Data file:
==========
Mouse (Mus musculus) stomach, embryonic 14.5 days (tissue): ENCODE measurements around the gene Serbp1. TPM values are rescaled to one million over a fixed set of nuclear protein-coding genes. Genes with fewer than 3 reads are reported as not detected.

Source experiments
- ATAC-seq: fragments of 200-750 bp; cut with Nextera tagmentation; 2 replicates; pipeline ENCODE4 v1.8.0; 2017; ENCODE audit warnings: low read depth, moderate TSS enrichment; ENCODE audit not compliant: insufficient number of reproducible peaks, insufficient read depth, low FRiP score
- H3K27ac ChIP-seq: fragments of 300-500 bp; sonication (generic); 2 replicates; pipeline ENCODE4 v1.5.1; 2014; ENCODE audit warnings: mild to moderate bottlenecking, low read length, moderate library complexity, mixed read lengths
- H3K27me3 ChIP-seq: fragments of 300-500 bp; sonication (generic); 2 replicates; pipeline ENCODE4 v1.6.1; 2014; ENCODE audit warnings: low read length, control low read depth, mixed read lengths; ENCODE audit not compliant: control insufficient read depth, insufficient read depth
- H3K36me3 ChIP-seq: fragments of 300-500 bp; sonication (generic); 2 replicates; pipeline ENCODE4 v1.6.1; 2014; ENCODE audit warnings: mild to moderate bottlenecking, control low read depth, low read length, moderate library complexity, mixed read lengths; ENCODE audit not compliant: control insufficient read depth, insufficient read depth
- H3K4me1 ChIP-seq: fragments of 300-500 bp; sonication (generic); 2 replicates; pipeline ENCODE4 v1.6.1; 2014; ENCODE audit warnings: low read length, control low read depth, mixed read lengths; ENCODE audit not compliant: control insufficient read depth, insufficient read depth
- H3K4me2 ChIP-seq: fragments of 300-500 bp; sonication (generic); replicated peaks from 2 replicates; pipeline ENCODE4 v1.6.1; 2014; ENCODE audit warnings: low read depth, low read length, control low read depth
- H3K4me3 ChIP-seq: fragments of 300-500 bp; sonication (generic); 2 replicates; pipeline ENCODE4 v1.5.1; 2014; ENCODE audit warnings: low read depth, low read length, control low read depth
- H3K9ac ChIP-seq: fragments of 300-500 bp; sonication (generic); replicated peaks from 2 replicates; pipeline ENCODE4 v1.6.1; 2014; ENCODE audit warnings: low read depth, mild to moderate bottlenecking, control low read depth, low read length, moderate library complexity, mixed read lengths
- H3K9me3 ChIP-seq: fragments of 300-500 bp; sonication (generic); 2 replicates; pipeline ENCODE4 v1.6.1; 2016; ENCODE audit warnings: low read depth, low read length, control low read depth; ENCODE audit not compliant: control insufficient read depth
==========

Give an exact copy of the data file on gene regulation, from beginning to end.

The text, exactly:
Mouse (Mus musculus) stomach, embryonic 14.5 days (tissue): ENCODE measurements around the gene Serbp1. TPM values are rescaled to one million over a fixed set of nuclear protein-coding genes. Genes with fewer than 3 reads are reported as not detected.

Source experiments
- ATAC-seq: fragments of 200-750 bp; cut with Nextera tagmentation; 2 replicates; pipeline ENCODE4 v1.8.0; 2017; ENCODE audit warnings: low read depth, moderate TSS enrichment; ENCODE audit not compliant: insufficient number of reproducible peaks, insufficient read depth, low FRiP score
- H3K27ac ChIP-seq: fragments of 300-500 bp; sonication (generic); 2 replicates; pipeline ENCODE4 v1.5.1; 2014; ENCODE audit warnings: mild to moderate bottlenecking, low read length, moderate library complexity, mixed read lengths
- H3K27me3 ChIP-seq: fragments of 300-500 bp; sonication (generic); 2 replicates; pipeline ENCODE4 v1.6.1; 2014; ENCODE audit warnings: low read length, control low read depth, mixed read lengths; ENCODE audit not compliant: control insufficient read depth, insufficient read depth
- H3K36me3 ChIP-seq: fragments of 300-500 bp; sonication (generic); 2 replicates; pipeline ENCODE4 v1.6.1; 2014; ENCODE audit warnings: mild to moderate bottlenecking, control low read depth, low read length, moderate library complexity, mixed read lengths; ENCODE audit not compliant: control insufficient read depth, insufficient read depth
- H3K4me1 ChIP-seq: fragments of 300-500 bp; sonication (generic); 2 replicates; pipeline ENCODE4 v1.6.1; 2014; ENCODE audit warnings: low read length, control low read depth, mixed read lengths; ENCODE audit not compliant: control insufficient read depth, insufficient read depth
- H3K4me2 ChIP-seq: fragments of 300-500 bp; sonication (generic); replicated peaks from 2 replicates; pipeline ENCODE4 v1.6.1; 2014; ENCODE audit warnings: low read depth, low read length, control low read depth
- H3K4me3 ChIP-seq: fragments of 300-500 bp; sonication (generic); 2 replicates; pipeline ENCODE4 v1.5.1; 2014; ENCODE audit warnings: low read depth, low read length, control low read depth
- H3K9ac ChIP-seq: fragments of 300-500 bp; sonication (generic); replicated peaks from 2 replicates; pipeline ENCODE4 v1.6.1; 2014; ENCODE audit warnings: low read depth, mild to moderate bottlenecking, control low read depth, low read length, moderate library complexity, mixed read lengths
- H3K9me3 ChIP-seq: fragments of 300-500 bp; sonication (generic); 2 replicates; pipeline ENCODE4 v1.6.1; 2016; ENCODE audit warnings: low read depth, low read length, control low read depth; ENCODE audit not compliant: control insufficient read depth